NYFW goes green with Be EcoChic
The Mercedes-Benz Fashion Week in New York featured a green fashion show this year hosted by Be EcoChic, which aimed to promote green fashion and living - without sacrificing glamour and style.
The Mercedes-Benz-sponsored Fashion Week will mark the global launch of the Be EcoChic Campaign, brought by the Sierra Club and a number of fashion luminaries and companies. A special group fashion show [took] place on Thursday, September 4th at the Milstein Hall of Ocean Life at the American Museum of Natural History, with the stated goal of "helping to redefine the runway in a universe that is going green."
Participants [included] Carmen Marc Valvo, Chado Ralph Rucci, Christian Cota, Del Forte, Donna Karan (DKNY), FORM, Red Carter, Vena Cava and many more, and all designs [featured] eco-friendly fabrics, from sustainable to recycled. Celebrity makeup artist Matin [complimented] the clothes with eco-themed looks (learn more about the campaign to green up the pro makeup industry).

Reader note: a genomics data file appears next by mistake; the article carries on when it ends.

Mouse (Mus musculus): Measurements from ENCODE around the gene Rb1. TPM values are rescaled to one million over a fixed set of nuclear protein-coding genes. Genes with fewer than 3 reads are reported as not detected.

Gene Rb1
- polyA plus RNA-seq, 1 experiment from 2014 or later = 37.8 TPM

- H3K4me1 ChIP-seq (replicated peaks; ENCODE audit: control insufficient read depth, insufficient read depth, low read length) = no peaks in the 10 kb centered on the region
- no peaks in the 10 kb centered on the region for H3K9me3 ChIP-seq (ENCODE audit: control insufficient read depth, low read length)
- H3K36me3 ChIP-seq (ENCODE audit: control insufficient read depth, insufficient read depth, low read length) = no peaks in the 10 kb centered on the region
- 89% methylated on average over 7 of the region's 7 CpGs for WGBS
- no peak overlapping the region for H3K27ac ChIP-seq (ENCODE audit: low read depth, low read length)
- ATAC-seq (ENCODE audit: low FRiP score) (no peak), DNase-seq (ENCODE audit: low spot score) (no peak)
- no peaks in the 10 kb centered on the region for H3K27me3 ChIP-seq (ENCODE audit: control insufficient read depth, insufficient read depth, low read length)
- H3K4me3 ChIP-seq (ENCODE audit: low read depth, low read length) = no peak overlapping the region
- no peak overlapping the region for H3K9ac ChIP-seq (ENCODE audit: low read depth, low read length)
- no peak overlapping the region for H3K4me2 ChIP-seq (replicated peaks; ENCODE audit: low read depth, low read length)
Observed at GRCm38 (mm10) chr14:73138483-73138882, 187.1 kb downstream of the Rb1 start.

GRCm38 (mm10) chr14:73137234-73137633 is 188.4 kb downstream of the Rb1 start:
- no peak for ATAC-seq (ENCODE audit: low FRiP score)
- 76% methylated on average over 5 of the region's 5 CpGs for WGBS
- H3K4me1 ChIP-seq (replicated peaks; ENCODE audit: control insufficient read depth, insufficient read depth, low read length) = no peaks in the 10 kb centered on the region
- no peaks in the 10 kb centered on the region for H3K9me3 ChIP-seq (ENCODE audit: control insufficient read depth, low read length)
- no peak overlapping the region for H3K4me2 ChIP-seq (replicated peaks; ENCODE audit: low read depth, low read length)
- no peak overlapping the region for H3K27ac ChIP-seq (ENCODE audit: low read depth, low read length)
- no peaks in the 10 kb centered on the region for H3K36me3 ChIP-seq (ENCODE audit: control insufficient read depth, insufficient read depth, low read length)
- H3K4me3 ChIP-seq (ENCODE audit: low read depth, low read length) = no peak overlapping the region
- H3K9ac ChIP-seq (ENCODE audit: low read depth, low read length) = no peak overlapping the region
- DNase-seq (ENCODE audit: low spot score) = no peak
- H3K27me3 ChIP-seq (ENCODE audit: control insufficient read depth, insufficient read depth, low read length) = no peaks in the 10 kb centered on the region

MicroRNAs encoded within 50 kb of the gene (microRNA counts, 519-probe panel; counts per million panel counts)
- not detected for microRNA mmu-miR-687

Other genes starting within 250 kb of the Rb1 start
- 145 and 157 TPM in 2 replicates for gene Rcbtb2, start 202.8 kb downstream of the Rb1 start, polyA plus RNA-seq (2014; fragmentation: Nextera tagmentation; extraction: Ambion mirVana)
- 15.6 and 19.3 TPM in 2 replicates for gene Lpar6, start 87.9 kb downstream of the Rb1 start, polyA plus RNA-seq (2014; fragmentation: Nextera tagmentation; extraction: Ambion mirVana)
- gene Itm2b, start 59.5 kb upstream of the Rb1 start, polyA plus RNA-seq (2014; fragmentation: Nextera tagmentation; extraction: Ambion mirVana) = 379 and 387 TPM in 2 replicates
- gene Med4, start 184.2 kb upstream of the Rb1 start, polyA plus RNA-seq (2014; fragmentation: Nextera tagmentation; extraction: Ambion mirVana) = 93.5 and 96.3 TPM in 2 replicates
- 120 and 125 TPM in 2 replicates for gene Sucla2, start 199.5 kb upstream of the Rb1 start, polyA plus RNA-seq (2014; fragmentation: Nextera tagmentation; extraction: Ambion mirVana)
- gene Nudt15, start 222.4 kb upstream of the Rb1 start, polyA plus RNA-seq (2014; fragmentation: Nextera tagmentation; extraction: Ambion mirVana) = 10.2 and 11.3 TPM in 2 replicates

While this is certainly a step in the right direction with the designer fashion industry, the Be EcoChic show and launch was met with a bit of criticism:
Don’t get me wrong: There’s no such thing as bad press, and when green has become so trendy that supermodels are willing to press flesh with the decidedly un-sexy Sierra Club, there’s some solace in the thought that the message might reach a few folks whose idea of environmental action is telling the chauffer not to let the stretch Navigator idle more than three minutes. Yes, pesticide-free cotton is a good thing. And yes, buying recycled clothing (some of us call it resale shopping) is an intelligent way to reduce waste. But let's be honest: Fashion is one industry that has room to do better. A lot better.
Certainly some room for debate here, but I think it's great that NYFW has started somewhere - endorsing a greener lifestyle by partnering up on this fashion show may be a small step, but it is still a positive move towards sustainability. At the very least, it may lay the groundwork for establishing new ways of thought among the fashion elite.